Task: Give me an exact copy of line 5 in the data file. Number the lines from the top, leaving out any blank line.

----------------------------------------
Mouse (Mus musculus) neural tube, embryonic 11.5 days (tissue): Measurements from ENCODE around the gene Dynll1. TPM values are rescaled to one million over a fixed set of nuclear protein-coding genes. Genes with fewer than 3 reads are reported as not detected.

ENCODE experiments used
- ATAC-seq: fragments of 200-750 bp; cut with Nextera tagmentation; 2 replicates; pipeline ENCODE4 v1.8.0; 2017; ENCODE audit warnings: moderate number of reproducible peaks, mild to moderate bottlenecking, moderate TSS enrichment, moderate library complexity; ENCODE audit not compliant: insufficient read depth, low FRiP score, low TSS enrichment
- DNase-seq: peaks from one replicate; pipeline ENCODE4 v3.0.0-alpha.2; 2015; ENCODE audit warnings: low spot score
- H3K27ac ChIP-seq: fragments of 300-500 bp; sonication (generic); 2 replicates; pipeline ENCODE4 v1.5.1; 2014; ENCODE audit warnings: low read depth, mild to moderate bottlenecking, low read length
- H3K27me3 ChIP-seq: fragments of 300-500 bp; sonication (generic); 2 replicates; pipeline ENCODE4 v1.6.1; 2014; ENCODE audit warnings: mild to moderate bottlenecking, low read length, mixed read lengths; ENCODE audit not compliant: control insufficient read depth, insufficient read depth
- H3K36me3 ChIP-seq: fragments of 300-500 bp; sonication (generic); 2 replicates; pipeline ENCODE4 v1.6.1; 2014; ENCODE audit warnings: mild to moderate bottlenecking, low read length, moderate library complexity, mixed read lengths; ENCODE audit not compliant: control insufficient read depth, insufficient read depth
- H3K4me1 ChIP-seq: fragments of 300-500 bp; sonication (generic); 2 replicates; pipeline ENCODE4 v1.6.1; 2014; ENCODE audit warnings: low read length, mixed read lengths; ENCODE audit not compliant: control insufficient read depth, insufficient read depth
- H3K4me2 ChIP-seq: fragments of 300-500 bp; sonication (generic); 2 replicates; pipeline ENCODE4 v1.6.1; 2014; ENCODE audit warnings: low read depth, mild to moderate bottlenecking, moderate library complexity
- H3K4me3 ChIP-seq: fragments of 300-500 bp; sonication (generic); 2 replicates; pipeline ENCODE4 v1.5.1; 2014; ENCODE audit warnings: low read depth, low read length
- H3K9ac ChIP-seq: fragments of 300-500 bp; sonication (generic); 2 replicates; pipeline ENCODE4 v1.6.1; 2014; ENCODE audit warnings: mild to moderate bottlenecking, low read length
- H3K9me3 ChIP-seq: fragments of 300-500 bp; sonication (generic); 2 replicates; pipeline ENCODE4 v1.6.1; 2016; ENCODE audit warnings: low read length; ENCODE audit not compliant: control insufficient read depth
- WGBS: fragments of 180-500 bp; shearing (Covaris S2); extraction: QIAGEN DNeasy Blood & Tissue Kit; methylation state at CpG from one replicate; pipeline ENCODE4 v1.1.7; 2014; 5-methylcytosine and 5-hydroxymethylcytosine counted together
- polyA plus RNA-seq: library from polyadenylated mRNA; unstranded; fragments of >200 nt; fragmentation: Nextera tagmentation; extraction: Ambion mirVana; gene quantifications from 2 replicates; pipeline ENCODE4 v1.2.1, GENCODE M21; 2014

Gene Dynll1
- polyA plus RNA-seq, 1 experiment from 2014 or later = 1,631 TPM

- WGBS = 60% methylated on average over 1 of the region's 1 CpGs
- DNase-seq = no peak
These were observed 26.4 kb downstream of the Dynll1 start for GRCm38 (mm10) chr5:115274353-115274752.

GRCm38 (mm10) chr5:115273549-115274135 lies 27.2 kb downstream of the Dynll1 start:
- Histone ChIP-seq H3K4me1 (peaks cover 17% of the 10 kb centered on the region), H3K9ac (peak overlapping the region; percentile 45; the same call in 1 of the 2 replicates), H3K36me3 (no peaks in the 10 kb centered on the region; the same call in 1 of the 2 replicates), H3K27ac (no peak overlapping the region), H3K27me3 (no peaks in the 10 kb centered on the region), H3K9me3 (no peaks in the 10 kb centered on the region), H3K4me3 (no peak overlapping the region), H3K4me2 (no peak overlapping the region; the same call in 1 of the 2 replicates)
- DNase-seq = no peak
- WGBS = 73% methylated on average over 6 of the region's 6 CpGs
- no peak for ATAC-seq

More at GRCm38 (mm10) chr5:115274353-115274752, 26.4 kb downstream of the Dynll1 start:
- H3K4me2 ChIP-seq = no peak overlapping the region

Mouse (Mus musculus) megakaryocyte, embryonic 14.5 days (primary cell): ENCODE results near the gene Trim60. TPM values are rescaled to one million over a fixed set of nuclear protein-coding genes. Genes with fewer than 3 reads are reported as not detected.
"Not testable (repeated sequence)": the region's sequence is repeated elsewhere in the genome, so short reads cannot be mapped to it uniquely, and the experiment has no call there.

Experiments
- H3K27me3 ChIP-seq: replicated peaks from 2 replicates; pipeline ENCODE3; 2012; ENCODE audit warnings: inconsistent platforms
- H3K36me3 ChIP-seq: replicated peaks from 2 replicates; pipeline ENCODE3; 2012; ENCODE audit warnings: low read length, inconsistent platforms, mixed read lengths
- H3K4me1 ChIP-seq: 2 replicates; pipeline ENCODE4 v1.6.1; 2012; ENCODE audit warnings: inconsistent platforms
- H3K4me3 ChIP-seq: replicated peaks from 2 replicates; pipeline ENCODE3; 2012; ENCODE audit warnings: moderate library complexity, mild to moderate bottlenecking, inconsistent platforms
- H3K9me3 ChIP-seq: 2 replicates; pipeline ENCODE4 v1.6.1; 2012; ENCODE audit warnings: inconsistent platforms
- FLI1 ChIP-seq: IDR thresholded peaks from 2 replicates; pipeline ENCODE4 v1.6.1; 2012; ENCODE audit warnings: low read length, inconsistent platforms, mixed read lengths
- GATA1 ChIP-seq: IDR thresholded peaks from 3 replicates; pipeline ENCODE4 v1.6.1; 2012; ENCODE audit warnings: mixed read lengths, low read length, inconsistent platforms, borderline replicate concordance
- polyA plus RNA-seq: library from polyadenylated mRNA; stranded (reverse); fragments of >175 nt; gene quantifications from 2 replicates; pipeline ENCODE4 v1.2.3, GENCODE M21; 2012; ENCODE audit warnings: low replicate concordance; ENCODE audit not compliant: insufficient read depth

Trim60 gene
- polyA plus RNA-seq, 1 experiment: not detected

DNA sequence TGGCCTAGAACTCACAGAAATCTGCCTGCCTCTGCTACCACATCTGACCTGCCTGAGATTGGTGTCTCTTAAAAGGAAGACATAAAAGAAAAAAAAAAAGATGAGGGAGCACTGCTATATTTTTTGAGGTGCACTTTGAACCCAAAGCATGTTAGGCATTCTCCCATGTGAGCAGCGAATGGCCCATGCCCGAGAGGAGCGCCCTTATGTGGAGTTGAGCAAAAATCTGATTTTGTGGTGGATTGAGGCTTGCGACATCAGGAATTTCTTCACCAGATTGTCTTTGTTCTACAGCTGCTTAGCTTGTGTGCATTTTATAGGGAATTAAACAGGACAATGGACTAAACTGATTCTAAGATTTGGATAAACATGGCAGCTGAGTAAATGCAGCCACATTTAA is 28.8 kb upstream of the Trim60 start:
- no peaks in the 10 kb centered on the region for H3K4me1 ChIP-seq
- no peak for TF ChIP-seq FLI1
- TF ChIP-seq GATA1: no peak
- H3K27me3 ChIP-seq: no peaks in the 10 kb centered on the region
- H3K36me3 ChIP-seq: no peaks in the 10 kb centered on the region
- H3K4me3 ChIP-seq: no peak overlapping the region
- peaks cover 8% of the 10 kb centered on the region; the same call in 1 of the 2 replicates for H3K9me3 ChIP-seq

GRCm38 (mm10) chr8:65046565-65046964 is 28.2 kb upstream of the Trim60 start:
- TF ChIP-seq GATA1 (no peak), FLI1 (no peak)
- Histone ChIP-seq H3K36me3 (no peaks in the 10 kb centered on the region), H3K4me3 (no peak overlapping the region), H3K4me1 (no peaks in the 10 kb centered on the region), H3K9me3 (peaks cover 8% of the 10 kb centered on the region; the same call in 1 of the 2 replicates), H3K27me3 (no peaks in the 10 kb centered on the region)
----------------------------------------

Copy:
- H3K27ac ChIP-seq: fragments of 300-500 bp; sonication (generic); 2 replicates; pipeline ENCODE4 v1.5.1; 2014; ENCODE audit warnings: low read depth, mild to moderate bottlenecking, low read length